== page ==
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What are the Stages of Vulvar Cancer?

The stage of cancer tells how much cancer there is and how far it has spread. By using exams and tests, a doctor can tell the stage of a person's vulvar cancer. A cancer's stage is one of the most important factors in deciding the best treatment for the cancer. Stage 0 or carcinoma in situ is a very early lesion. The lesion is found only in the surface of the skin.

Invasive vulvar cancer is staged as follows, based on findings and pathology from surgery: 

  • Stage I. In Stage I, cancer is found only in the vulva and/or the space between the opening of the rectum and the vagina (called the perineum). The lymph glands do not contain cancer and it has not spread to other organs or tissues elsewhere in the body: 

    • Stage IA. The tumor is less than or equal to 3/4 inch (2 centimeters) in diameter and has grown no more than 1 millimeter (less than 1/25 inch) into the tissue of the vulva. It has not spread to the lymph nodes.

    • Stage IB. In Stage IB, cancer is greater than 2 centimeters in diameter or has spread more than 1 millimeter (mm) beneath the surface of the skin. The tumor is found only in the vulva and/or the perineum and has not spread to the lymph nodes.

  • Stage II. The tumor is any size and has spread to adjacent perineal sites such as the lower urethra, lower vagina, or anus, but has not spread to lymph nodes.

  • Stage III. In stage III,  the tumor is any size and has spread to nearby (inguinal or femoral) lymph nodes. It may or may not have spread to adjacent site such as the lower urethra, lower vagina, or anus.

  • Stage IIIA. The cancer has spread either to a single lymph node metastasis of up to 5 mm or to one or two lymph nodes metastases  that are smaller than 5 mm..

  • Stage IIIB. The cancer has spread to two or more lymph node metastases that are at least 5 mm, or to three or more lymph node metastases that are smaller than 5 mm.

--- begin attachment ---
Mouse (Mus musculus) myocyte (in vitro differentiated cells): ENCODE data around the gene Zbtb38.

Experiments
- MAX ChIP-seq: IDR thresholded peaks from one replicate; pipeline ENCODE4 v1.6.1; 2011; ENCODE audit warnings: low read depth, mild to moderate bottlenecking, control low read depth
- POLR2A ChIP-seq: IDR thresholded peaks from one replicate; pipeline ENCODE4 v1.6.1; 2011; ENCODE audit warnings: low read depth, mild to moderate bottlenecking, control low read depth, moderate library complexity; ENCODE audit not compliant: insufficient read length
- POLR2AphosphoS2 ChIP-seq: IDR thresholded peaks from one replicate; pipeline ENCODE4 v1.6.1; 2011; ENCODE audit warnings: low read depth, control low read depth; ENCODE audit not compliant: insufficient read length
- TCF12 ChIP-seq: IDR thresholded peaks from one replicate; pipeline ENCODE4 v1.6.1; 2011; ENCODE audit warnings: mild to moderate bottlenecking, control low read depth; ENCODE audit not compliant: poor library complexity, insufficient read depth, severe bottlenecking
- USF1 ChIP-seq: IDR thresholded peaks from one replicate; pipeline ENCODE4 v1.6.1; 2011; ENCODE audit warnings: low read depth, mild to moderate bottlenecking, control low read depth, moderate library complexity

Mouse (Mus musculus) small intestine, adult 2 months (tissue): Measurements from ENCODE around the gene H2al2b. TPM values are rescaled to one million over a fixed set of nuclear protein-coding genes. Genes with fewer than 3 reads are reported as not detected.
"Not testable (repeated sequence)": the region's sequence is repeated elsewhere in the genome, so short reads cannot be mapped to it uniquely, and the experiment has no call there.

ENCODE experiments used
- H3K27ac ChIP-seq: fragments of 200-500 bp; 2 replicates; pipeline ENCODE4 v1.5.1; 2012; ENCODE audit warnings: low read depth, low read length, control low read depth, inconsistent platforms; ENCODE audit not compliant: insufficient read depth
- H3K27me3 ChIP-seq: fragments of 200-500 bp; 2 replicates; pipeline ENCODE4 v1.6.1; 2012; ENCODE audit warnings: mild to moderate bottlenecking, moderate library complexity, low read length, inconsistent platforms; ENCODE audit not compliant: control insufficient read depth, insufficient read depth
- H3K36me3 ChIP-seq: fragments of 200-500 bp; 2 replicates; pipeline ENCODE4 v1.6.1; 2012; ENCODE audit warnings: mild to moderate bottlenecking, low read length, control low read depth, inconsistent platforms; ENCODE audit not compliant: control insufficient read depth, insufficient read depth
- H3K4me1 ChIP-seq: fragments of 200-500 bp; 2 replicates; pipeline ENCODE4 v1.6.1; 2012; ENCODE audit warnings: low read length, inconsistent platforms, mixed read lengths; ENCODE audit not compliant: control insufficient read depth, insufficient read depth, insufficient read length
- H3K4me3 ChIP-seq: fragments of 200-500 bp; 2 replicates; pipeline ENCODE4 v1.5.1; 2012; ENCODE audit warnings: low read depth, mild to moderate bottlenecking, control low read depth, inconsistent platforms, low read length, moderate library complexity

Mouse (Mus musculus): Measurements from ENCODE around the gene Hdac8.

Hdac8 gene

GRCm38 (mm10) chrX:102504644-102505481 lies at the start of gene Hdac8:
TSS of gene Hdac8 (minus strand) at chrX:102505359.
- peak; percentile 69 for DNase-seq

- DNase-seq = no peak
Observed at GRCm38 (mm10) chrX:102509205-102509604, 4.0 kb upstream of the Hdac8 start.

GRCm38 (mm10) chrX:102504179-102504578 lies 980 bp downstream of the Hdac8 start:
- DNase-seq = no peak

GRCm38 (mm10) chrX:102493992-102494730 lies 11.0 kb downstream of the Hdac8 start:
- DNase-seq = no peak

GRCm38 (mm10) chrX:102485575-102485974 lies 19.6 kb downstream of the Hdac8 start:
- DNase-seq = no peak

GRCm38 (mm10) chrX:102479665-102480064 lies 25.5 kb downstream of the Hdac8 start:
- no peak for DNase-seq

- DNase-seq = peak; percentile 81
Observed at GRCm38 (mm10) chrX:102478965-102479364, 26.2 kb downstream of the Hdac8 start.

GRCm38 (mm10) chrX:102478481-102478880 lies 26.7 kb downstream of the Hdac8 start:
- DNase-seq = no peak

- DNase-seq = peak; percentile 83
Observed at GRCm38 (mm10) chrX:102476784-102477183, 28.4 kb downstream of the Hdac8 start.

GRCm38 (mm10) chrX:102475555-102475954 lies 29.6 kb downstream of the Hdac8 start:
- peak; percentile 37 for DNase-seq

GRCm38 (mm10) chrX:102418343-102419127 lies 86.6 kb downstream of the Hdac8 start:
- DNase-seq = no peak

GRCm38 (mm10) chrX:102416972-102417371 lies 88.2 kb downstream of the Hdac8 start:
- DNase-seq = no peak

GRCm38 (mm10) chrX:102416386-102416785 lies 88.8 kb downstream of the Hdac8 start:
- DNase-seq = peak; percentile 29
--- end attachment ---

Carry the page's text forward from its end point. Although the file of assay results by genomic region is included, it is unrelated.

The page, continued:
• Stage IIIC. The cancer has spread to the lymph nodes in the groin, and at least one of the nodes has cancer growing through its outer layer (known as extracapsular spread).

  • Stage IVA. In Stage IVA, either of these situations is found: 

    • Cancer is found in the vulva and/or perineum and has spread to nearby tissues such as the upper part of the urethra, the vagina, and/or the anus. Nearby lymph nodes in which cancer is found have become attached to the surrounding tissues or have ulcerated (leading to open sores). The cancer has not spread to distant organs in the body.  

    • Cancer has spread from the vulva and/or perineum into the bladder, rectum, pelvic bone, or further up the urethra. Nearby lymph nodes may or may not be involved. The cancer has not spread to more distant sites in the body.

  • Stage IVB. This is the most advanced stage of vulvar cancer, in which the cancer has spread to organs, tissues, and/or lymph nodes further away in the body.  

  • Recurrent. Recurrent cancer means that the cancer has come back (recurred) after it has been treated. It may come back in the vulva or another place.

The staging of vulvar cancer can be very confusing. People should seek out care from a gynecologic oncologist, a subspecialist with advanced training in the diagnosis and management of vulvar cancer.